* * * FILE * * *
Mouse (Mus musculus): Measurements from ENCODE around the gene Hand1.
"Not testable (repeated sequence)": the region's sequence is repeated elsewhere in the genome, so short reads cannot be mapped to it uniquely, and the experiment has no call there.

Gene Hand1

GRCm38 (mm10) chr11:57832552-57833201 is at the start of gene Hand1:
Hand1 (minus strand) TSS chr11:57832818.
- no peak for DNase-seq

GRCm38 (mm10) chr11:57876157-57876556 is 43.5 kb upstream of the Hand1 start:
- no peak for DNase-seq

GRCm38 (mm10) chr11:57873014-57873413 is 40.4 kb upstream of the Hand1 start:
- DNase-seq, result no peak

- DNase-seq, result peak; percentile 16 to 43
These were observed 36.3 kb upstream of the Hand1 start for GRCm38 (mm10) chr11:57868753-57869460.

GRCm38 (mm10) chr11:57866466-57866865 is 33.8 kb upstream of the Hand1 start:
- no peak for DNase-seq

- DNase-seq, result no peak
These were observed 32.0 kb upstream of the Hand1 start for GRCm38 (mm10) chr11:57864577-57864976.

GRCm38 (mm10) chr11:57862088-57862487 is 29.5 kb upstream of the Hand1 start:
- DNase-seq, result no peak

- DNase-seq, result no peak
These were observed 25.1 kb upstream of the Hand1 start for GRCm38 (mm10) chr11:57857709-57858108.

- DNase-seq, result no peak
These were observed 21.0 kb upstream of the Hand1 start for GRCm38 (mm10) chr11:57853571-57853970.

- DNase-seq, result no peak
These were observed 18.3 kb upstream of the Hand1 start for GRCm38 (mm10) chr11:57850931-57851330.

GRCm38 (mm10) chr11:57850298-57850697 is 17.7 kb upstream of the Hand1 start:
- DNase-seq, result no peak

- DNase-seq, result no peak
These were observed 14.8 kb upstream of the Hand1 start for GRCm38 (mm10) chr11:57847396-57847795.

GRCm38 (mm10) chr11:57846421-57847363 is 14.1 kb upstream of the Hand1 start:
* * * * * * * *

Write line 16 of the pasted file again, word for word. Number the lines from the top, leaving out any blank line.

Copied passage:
These were observed 32.0 kb upstream of the Hand1 start for GRCm38 (mm10) chr11:57864577-57864976.